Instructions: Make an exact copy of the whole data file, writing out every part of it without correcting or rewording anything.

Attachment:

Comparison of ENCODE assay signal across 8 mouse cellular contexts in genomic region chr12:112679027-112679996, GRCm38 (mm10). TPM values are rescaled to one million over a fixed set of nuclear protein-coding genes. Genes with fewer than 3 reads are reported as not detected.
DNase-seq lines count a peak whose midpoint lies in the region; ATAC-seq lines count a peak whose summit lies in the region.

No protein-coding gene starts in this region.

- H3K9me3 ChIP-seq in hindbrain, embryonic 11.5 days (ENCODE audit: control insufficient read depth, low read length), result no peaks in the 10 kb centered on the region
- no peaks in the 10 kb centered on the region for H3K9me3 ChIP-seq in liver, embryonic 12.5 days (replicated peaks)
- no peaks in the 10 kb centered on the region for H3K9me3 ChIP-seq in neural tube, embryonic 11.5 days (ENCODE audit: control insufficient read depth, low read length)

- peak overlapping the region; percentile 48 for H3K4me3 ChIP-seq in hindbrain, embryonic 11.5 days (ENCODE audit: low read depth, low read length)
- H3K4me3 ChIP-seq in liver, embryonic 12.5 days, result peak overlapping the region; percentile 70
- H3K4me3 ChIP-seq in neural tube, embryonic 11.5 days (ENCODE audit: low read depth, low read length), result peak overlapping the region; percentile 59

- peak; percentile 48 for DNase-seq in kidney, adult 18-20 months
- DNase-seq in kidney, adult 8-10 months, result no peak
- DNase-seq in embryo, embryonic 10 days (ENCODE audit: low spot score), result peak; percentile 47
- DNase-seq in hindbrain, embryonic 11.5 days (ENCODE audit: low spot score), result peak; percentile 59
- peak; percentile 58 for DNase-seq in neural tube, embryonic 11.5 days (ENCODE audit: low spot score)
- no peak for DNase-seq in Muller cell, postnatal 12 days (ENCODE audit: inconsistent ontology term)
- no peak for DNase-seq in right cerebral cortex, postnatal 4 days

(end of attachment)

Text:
Comparison of ENCODE assay signal across 8 mouse cellular contexts in genomic region chr12:112679027-112679996, GRCm38 (mm10). TPM values are rescaled to one million over a fixed set of nuclear protein-coding genes. Genes with fewer than 3 reads are reported as not detected.
DNase-seq lines count a peak whose midpoint lies in the region; ATAC-seq lines count a peak whose summit lies in the region.

No protein-coding gene starts in this region.

- H3K9me3 ChIP-seq in hindbrain, embryonic 11.5 days (ENCODE audit: control insufficient read depth, low read length), result no peaks in the 10 kb centered on the region
- no peaks in the 10 kb centered on the region for H3K9me3 ChIP-seq in liver, embryonic 12.5 days (replicated peaks)
- no peaks in the 10 kb centered on the region for H3K9me3 ChIP-seq in neural tube, embryonic 11.5 days (ENCODE audit: control insufficient read depth, low read length)

- peak overlapping the region; percentile 48 for H3K4me3 ChIP-seq in hindbrain, embryonic 11.5 days (ENCODE audit: low read depth, low read length)
- H3K4me3 ChIP-seq in liver, embryonic 12.5 days, result peak overlapping the region; percentile 70
- H3K4me3 ChIP-seq in neural tube, embryonic 11.5 days (ENCODE audit: low read depth, low read length), result peak overlapping the region; percentile 59

- peak; percentile 48 for DNase-seq in kidney, adult 18-20 months
- DNase-seq in kidney, adult 8-10 months, result no peak
- DNase-seq in embryo, embryonic 10 days (ENCODE audit: low spot score), result peak; percentile 47
- DNase-seq in hindbrain, embryonic 11.5 days (ENCODE audit: low spot score), result peak; percentile 59
- peak; percentile 58 for DNase-seq in neural tube, embryonic 11.5 days (ENCODE audit: low spot score)
- no peak for DNase-seq in Muller cell, postnatal 12 days (ENCODE audit: inconsistent ontology term)
- no peak for DNase-seq in right cerebral cortex, postnatal 4 days